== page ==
A better perspective. I have almost 200 bales total.
The cabin will consume about 100 of them.
Clearing the new site.
The first site was too wet for post and beam.
Now I wish I had just done load bearing bale walls alone so that soil moisture content would not be an issue a few feet down.
Getting the holes aligned properly, (which didn't happen!)
Attempting to get the posts squared up.
I learned a lot on this one and still it is quite out of square.
Part of the problem was lumber cut too long and serious rocks from six inches deep and deeper.
Getting the beams up. Hoisting 12' long 6"x6" beams by myself was quite a chore.
Putting up my first truss. Rafters are 12'. Joists are 16'.
Looks like this will make for a nice loft or strorage area.
I precut all the truss pieces and then assembled them (screws and glue) on the beams.
They were quite easy to work with once they were assembled.
With the plywood gussets they are quite robust in terms of handling.
This is not true for pre-engineered and factory assembled trusses.
Getting the roof started!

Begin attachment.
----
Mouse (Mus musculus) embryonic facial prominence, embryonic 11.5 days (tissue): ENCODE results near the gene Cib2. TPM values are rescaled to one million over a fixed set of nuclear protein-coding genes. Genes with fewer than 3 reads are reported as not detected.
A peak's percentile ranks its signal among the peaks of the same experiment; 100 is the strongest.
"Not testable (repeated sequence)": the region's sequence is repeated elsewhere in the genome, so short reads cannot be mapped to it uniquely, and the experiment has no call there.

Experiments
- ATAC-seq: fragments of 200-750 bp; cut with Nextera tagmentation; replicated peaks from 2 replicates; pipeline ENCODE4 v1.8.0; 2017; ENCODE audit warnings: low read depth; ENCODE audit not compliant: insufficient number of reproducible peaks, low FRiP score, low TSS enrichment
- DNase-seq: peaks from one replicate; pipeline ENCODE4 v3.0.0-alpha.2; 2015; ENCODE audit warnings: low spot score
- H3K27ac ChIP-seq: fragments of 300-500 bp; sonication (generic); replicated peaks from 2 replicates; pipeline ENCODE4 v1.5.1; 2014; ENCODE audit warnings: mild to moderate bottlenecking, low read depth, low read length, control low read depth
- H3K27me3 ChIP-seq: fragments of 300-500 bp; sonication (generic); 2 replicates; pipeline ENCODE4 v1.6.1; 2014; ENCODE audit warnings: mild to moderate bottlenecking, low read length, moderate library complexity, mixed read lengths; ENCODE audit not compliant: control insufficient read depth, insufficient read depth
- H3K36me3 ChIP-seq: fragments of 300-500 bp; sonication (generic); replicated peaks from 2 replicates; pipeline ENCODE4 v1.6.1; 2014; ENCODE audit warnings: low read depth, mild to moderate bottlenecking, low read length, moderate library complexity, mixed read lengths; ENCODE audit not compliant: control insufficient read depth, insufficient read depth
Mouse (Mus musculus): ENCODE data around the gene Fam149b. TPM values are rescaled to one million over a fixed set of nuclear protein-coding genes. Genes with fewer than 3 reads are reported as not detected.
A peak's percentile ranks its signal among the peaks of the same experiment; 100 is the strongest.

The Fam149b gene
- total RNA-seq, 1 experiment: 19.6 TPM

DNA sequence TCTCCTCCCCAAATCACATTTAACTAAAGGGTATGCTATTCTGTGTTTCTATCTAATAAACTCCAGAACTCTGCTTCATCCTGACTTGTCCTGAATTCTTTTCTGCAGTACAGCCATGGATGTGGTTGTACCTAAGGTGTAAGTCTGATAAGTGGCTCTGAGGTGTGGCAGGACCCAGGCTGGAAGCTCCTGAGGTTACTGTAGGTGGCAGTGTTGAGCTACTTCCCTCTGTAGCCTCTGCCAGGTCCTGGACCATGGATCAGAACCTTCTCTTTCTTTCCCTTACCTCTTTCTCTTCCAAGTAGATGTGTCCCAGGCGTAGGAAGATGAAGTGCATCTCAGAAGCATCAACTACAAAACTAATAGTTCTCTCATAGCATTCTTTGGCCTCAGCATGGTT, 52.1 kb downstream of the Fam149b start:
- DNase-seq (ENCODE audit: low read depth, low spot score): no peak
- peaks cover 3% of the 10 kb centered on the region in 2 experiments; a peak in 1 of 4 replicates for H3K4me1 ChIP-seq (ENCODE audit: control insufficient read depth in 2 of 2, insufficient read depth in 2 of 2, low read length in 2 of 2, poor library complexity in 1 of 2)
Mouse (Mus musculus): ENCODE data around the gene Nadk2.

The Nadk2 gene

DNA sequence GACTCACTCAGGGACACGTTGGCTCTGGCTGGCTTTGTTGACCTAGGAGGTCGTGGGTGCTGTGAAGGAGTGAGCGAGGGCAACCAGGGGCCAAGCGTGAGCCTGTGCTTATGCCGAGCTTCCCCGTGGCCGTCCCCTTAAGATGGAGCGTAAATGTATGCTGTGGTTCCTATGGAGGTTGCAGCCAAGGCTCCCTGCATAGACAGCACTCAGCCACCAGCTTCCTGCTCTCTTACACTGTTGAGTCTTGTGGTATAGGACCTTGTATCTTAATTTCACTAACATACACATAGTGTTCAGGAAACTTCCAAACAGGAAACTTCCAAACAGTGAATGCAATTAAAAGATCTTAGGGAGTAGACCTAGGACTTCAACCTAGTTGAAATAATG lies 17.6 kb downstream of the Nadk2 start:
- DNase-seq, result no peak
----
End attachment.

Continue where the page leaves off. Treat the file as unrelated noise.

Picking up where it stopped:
The first bale in place.
The first course of bales in.
The door jam set in place.
Pounding rebar into the bales to connect the courses together.
A fresh dusting of snow.
A view to the west from the hill east of the cabin.
A bale width window frame made of two frames of 2x6 lumber and plywood.
A window roughed into the frame.
Two windows roughed in on the third course.
Custom wired bales filling in between the ceiling joists at the top of the wall.
A view of the south side windows and the loft.
The view out one of the west side windows.
A view of the east side and the ladder extension.
A view out the loft with fresh snow and a pile of dumpster dived deer hides.
Looking through the door from the inside.
My dumpster dived door mounted and leveled.
The west side with the windows roughed in.
The wood stove and temporary floor.
Trying to stay warm in the corner by the wood stove.
My solar panels out in the meadow. They are wired into the cabin now.